Pass Play Percentages 1970-2011
Traditionally, bad teams throw the ball more than good teams. It might seem a bit odd considering the success that pass-heavy teams have had in the last decade, but good teams with pass-oriented offenses tend to build big leads and thus run the ball more in the 2nd half to chew up clock. Conversely, bad teams might be run-oriented but end up throwing a lot more than they run since they are playing from behind so frequently. The 2007 Patriots are a great example of this. Tom Brady, Randy Moss and company are remembered for a high-octane passing attack. However, you might be surprised to know that they threw the ball less than 1% more than league average. Over the course of the year, the Patriots called a pass play 57.4% of the time. League average in 2007 was 56.5%.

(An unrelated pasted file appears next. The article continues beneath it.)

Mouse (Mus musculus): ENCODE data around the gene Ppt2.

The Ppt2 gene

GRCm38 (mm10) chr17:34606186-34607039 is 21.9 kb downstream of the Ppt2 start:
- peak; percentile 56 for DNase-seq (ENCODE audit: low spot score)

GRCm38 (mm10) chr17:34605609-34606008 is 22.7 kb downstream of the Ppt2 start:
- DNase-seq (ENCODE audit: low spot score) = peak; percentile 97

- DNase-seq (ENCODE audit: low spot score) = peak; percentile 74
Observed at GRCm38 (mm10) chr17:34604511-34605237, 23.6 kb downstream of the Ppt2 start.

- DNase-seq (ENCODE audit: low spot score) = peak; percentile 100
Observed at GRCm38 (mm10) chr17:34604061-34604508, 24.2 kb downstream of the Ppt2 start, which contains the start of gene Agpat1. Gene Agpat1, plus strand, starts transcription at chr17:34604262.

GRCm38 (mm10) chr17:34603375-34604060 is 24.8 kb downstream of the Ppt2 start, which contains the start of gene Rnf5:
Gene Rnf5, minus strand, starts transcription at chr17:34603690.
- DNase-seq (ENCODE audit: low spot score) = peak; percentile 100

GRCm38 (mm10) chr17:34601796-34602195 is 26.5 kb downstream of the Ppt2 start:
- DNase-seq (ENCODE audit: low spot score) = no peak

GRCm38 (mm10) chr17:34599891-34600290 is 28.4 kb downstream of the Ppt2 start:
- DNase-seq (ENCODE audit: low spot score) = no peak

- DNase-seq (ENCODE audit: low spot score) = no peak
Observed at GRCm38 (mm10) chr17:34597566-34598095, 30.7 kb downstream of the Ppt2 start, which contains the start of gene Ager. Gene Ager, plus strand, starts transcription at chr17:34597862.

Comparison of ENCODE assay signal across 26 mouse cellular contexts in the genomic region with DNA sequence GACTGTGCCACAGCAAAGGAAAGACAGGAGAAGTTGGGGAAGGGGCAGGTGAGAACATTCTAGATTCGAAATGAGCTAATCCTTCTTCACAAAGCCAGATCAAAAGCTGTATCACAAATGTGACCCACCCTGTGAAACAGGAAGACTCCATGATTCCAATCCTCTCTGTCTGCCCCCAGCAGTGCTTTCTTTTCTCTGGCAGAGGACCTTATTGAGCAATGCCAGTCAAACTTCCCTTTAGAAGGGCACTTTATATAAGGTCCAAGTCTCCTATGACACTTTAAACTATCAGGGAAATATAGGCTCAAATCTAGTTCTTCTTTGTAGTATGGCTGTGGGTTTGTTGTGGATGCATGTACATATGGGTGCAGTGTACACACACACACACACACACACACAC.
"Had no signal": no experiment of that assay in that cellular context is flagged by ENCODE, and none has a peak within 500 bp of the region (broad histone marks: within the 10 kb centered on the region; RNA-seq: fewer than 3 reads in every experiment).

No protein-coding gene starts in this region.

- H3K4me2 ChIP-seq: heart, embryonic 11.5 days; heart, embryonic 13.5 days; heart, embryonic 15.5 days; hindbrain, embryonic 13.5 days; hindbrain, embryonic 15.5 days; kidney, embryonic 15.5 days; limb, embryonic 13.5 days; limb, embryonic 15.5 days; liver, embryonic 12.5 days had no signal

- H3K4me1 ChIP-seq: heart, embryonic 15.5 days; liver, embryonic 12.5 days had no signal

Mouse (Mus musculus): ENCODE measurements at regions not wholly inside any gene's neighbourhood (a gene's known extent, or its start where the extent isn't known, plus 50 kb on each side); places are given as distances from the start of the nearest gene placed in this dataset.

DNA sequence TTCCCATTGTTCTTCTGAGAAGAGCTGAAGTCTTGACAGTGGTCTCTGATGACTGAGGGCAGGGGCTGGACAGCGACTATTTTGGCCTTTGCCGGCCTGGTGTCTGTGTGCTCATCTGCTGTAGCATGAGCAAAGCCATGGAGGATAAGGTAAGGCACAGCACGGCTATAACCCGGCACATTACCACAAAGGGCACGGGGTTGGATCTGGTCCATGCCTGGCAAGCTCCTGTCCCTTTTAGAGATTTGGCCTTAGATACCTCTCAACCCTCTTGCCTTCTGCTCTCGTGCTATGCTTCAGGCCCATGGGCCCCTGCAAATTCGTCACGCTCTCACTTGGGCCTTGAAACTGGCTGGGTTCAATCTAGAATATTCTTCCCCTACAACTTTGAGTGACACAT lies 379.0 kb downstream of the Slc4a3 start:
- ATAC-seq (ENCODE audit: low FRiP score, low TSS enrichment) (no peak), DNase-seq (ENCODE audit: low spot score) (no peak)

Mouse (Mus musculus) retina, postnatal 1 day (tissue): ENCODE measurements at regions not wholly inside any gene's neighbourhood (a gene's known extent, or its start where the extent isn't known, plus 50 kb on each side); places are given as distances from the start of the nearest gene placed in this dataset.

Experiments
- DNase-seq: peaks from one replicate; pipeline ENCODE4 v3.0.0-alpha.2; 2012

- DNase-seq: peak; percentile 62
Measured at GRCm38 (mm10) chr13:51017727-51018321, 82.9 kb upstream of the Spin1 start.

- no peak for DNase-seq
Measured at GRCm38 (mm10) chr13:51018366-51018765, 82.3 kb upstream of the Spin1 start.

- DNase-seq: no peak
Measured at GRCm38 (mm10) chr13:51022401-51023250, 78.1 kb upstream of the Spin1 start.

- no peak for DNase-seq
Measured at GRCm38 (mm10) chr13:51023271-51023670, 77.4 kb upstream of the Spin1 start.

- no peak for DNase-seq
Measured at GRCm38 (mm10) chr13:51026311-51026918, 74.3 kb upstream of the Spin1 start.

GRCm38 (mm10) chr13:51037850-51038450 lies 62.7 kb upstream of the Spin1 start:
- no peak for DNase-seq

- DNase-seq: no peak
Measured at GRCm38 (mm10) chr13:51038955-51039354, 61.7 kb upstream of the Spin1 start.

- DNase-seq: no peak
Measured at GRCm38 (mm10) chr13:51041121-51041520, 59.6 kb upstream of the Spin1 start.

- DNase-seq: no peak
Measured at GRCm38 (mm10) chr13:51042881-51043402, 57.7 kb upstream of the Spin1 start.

Furthermore, since the AFL/NFL merger in 1970, there has never been a season in which the playoff teams average pass play percentage has greater than league average. Take a look:
2011 could have been that year, it had the 2nd smallest difference between playoff team pass % and league average – despite the 3 most run heavy teams in the league all making the playoffs. In fact, those three teams (San Francisco, Houston, Denver) are the only three teams who ran more than they passed.
It looks like 2012 could be the first year in NFL history where playoff teams pass more frequently than non-playoff teams. Although, as you’ll notice in that graph, every time it gets close to happening, the playoff teams start to a bit more towards the run for a few years.